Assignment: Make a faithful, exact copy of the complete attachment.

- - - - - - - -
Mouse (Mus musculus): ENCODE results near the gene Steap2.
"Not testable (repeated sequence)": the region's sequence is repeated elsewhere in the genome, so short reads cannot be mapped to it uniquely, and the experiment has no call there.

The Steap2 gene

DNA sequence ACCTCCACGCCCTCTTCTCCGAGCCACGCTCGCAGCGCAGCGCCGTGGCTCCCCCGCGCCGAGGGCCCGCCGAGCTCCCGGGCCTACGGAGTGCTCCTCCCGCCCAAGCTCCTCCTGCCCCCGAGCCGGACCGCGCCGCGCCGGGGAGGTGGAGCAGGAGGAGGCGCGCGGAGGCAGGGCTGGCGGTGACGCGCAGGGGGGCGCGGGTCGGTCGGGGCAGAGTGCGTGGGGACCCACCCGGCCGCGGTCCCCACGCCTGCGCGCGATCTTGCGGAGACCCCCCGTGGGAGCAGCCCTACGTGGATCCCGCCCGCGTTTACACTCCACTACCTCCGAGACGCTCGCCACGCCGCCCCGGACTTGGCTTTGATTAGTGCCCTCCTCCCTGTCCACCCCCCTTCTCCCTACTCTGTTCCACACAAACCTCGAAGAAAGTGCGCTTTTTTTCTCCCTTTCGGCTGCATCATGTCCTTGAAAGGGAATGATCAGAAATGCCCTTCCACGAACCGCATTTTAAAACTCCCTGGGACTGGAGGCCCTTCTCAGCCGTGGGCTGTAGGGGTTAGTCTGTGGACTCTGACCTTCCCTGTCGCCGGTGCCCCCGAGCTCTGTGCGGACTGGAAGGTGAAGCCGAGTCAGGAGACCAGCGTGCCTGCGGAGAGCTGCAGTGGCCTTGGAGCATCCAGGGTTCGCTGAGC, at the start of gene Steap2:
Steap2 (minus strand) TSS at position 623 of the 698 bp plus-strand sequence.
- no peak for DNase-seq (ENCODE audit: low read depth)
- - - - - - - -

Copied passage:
Mouse (Mus musculus): ENCODE results near the gene Steap2.
"Not testable (repeated sequence)": the region's sequence is repeated elsewhere in the genome, so short reads cannot be mapped to it uniquely, and the experiment has no call there.

The Steap2 gene

DNA sequence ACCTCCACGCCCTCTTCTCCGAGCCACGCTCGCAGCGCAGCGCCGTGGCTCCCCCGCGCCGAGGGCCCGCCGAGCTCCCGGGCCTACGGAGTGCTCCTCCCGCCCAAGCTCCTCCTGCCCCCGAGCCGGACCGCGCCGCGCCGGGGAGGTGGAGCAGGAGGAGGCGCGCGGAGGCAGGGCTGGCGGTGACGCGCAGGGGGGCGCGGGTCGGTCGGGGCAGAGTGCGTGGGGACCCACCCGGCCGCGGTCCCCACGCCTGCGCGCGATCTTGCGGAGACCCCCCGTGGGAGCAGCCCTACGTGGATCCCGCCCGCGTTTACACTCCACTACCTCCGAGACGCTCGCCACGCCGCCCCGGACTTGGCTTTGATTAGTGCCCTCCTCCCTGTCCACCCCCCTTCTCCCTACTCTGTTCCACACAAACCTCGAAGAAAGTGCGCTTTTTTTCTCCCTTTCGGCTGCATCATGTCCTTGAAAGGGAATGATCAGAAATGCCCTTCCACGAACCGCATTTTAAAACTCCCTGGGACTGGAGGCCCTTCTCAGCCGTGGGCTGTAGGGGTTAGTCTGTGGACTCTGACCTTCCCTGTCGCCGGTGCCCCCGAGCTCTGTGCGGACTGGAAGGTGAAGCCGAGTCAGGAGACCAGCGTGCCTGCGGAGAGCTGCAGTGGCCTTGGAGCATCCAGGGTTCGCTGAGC, at the start of gene Steap2:
Steap2 (minus strand) TSS at position 623 of the 698 bp plus-strand sequence.
- no peak for DNase-seq (ENCODE audit: low read depth)